• Clarke, Jeanne N. "GRIZZLIES AND TOURISTS." Society 27.2 (1990): 23-32. America: History & Life. EBSCO. Web. 18 Feb. 2010.

External links

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Simple English

[[File:|right|thumb|Banff National Park, Alberta, Canada]]

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A national park is a park that was created by a nation's government. National parks are often made to protect the animals that live inside them or the land inside them. There are many National Parks in the world.

The first one established, in 1872, was the United States Yellowstone National Park.

An international organization, the International Union for Conservation of Nature (IUCN), and its World Commission on Protected Areas, has defined National Parks as its category II type of protected areas. The largest national park in the world meeting the IUCN definition is the Northeast Greenland National Park, which was established in 1974. According to the IUCN, there are about 7000 national parks worldwide (2010 figure).[1]

Contents

Definitions

File:KavirNP Iran L7
Landsat 7 image of Kavir National Park, Iran.

In 1969 the IUCN (International Union for the Conservation of Nature and Natural Resources) declared a national park to be a relatively large area with:[2]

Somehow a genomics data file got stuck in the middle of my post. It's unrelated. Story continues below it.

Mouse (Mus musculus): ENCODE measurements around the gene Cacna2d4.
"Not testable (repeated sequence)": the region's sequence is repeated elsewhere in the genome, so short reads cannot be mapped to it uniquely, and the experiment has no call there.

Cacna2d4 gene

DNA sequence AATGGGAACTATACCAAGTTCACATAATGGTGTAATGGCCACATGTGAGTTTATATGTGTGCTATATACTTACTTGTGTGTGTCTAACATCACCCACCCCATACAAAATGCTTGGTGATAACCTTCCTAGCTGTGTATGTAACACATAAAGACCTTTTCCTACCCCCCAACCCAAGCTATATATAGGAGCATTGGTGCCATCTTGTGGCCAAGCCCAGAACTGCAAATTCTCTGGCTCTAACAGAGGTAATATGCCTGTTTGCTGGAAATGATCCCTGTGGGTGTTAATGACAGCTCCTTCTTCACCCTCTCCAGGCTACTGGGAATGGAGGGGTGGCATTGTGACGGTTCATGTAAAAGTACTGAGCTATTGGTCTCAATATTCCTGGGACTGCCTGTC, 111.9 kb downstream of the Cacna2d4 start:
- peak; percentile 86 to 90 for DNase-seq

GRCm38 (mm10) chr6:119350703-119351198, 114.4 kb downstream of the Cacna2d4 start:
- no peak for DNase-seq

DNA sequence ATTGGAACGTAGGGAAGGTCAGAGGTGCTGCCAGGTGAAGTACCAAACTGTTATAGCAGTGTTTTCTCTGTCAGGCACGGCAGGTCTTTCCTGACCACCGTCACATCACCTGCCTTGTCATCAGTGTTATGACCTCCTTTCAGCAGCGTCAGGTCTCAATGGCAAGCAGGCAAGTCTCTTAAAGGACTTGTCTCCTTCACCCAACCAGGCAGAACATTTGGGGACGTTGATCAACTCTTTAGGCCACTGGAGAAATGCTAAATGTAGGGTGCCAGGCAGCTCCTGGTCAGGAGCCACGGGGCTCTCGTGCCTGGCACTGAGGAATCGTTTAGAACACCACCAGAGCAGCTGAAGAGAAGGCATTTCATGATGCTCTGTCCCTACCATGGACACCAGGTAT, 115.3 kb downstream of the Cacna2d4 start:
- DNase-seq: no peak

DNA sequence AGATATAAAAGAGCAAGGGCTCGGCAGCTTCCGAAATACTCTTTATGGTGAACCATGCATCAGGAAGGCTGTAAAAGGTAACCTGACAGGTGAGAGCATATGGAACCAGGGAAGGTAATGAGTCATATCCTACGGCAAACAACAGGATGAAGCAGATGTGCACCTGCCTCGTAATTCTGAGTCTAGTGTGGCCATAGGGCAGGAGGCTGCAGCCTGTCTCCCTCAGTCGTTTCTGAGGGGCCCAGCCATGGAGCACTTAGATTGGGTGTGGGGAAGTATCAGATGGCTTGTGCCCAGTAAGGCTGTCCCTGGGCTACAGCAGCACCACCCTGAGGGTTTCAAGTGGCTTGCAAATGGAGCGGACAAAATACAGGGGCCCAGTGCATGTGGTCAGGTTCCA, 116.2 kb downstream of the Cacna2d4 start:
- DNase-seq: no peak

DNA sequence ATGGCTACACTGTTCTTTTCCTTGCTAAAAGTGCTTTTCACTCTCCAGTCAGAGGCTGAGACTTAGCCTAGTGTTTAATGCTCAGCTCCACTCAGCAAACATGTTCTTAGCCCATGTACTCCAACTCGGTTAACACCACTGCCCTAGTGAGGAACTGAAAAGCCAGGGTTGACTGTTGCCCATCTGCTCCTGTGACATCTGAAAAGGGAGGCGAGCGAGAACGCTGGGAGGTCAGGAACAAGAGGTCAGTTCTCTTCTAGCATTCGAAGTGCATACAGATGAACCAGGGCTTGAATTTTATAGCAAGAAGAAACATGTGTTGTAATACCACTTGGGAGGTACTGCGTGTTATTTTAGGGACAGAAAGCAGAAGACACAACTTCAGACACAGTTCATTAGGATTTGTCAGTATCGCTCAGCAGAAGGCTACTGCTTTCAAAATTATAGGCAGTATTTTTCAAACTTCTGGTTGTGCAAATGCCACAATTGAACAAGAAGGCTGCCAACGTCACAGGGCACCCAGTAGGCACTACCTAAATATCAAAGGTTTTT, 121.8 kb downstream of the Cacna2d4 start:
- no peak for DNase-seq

• with one or more ecosystems not much altered by humans. It should have plant and animal species, geology sites and habitats. These should be of special scientific, educative and recreative interest, or contain a natural landscape of great beauty.
  • the country has taken steps to prevent or eliminate exploitation or occupation in the area. They must enforce respect for its ecological, geomorphological or aesthetic features.
  • visitors are allowed to enter, under special conditions, for inspirational, educative, cultural and recreative purposes.
  • a minimum size of 1,000 hectares within zones where nature is protected
  • statutory legal protection
  • a budget and staff to provide sufficient effective protection
  • no exploitation of natural resources (including the development of dams) except such activities as sport, fishing, the need for management, facilities, etc.

While national parks are generally understood to be administered by national governments (hence the name), in Australia national parks are run by State Governments and predate the Federation of Australia.

Examples

Other websites

References

  1. http://www.exmoor-nationalpark.gov.uk/2006_feb_3
  2. Gulez, Sumer (1992). A method of evaluating areas for national park status.